Almost half the country believes drug-taking is rife in sport, according to “alarming” new research commissioned by UK Anti-Doping. The chief executive of UKAD, Nicole Sapstead, last night warned the industry was at a “critical” juncture after a survey ...
Almost half the country believes drug-taking is rife in sport, according to “alarming” new research commissioned by UK Anti-Doping.
The chief executive of UKAD, Nicole Sapstead, last night warned the industry was at a “critical” juncture after a survey of 2,000 British adults exposed a crisis of confidence spawned by some of the biggest scandals of recent years.
The results of last month’s poll, published today to mark the start of the first National Clean Sport Week, found 48 per cent of those questioned believed doping was widespread following a series of high-profile revelations.
Two-thirds also reported that their trust in the integrity of sport had been eroded by stories about drugs at the elite level.
Those stories include the Russian doping scandal, the Sir Bradley Wiggins and Team Sky medication row, missed tests by Lizzie Deignan and Sir Mo Farah, and the ongoing investigation into the latter’s coach.
How last week’s revelation that Farah had been identified as a “likely doping” suspect less than a year before the last Olympics only to be cleared months later impacts on public confidence remains to be seen.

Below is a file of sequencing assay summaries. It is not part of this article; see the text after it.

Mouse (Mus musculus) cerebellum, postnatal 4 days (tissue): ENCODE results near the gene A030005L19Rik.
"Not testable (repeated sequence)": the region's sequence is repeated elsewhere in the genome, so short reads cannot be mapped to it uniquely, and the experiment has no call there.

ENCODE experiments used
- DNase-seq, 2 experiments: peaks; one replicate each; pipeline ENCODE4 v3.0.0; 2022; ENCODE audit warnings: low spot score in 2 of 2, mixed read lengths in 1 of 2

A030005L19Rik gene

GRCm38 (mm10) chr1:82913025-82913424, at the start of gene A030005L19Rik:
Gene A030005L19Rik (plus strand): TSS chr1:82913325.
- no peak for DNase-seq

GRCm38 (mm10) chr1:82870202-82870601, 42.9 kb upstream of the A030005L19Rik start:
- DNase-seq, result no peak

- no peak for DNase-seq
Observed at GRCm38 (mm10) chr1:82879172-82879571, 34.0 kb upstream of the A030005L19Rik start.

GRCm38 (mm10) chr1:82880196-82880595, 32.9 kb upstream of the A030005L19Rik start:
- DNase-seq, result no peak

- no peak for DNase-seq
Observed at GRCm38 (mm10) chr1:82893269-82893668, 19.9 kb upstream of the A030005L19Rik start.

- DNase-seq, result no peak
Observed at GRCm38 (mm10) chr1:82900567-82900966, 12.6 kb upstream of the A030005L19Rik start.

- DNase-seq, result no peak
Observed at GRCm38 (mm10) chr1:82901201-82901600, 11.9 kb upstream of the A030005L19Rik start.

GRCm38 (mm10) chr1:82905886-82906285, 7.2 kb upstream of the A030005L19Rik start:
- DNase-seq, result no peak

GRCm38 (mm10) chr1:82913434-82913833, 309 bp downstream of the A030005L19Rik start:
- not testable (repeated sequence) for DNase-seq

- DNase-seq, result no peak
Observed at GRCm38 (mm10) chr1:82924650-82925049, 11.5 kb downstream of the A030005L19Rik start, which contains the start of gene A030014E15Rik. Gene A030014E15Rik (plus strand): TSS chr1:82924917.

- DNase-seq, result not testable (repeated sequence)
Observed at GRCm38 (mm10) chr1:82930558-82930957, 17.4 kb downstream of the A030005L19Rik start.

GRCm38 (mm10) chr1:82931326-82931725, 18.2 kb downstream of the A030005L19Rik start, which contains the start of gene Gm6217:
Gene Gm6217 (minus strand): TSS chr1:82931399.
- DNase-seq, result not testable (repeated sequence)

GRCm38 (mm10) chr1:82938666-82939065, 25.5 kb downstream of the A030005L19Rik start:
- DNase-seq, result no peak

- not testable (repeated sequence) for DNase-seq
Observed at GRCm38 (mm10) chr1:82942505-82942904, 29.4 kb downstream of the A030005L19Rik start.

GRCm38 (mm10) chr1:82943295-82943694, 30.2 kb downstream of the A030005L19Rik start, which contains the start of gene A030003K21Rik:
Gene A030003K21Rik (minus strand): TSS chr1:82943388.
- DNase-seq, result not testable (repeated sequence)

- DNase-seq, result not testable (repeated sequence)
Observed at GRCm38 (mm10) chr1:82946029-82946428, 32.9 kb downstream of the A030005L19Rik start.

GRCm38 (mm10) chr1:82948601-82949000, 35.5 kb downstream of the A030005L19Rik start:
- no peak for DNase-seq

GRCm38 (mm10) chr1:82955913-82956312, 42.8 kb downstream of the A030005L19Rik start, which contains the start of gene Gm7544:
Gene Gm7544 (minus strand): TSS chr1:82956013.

But, for Sapstead, the “alarming” poll results prove the damage had already been done. “We are at a critical point in the fight against doping and, unless action is stepped up across all sports at all levels to help us fight the cheats, we may find that both sports audiences and participation will decrease,” she said.
“It’s worrying so many people are losing their trust in the integrity of sport because of stories they see in the media, which are making them believe doping is more widespread than it actually is.”
Sapstead said she knew of people who were shunning the likes of the Olympics because they could not “trust” what they were seeing.
“I do think people look at certain events and go, ‘what’s the point?’, because of historical doping issues.” Sapstead insisted that more needed to be done to “restore the public’s confidence” and repeated calls for UKAD to be better funded.
Saying it received only “£5.3m grant in aid”, she added: “It’s not enough. It’s not enough to do what is expected of us.
‘‘Anybody who is putting money into sport must ask the question, ‘Is enough being done to address anti-doping?’ And if the answer is no, they’ve then got to say, ‘What do we need to do to mitigate that risk?’ And that means investing money in this area.”
To find out more about Clean Sport Week visitwww.ukad.org.uk/cleansportweek or show your support by using #CleanSportUK